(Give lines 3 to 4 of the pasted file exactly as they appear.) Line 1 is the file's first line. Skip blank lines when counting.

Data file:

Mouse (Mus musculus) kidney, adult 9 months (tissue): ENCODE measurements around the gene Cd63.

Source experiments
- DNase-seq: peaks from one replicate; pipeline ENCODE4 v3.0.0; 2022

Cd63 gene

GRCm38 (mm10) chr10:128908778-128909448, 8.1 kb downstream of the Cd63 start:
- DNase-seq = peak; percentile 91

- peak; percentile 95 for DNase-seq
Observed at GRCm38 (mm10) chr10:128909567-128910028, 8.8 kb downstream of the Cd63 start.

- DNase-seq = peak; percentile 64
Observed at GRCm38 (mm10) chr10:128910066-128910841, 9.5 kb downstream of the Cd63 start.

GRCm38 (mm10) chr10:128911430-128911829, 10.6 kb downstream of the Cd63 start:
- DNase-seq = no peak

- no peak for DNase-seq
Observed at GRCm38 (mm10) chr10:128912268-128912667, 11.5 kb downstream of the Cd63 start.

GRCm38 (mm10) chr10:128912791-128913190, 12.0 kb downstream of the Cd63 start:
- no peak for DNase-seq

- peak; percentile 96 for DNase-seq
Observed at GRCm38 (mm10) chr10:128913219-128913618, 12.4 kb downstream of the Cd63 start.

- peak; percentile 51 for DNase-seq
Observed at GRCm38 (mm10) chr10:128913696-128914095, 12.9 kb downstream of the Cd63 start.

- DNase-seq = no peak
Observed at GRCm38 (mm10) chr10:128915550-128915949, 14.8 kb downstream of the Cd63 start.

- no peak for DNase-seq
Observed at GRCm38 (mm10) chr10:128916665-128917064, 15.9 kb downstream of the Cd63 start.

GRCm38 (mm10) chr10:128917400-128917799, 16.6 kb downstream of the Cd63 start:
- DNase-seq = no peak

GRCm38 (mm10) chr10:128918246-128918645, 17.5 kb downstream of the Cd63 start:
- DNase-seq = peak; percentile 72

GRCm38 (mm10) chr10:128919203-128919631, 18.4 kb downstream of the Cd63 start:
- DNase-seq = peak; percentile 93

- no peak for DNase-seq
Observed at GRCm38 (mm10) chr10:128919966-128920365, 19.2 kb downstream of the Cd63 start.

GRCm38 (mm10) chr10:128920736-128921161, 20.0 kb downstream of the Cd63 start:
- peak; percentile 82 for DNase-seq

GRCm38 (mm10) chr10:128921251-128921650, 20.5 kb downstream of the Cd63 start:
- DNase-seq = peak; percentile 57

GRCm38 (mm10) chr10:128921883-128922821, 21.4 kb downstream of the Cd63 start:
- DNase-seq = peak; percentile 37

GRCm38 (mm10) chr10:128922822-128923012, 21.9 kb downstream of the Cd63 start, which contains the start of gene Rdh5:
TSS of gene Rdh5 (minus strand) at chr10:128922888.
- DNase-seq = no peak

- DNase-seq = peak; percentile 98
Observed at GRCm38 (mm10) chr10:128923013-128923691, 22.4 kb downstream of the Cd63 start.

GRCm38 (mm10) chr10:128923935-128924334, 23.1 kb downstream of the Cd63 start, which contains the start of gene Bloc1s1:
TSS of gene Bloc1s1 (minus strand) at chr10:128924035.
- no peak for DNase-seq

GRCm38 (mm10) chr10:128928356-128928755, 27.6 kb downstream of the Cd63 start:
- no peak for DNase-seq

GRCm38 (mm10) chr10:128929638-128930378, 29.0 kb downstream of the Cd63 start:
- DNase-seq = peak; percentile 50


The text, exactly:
- DNase-seq: peaks from one replicate; pipeline ENCODE4 v3.0.0; 2022

Cd63 gene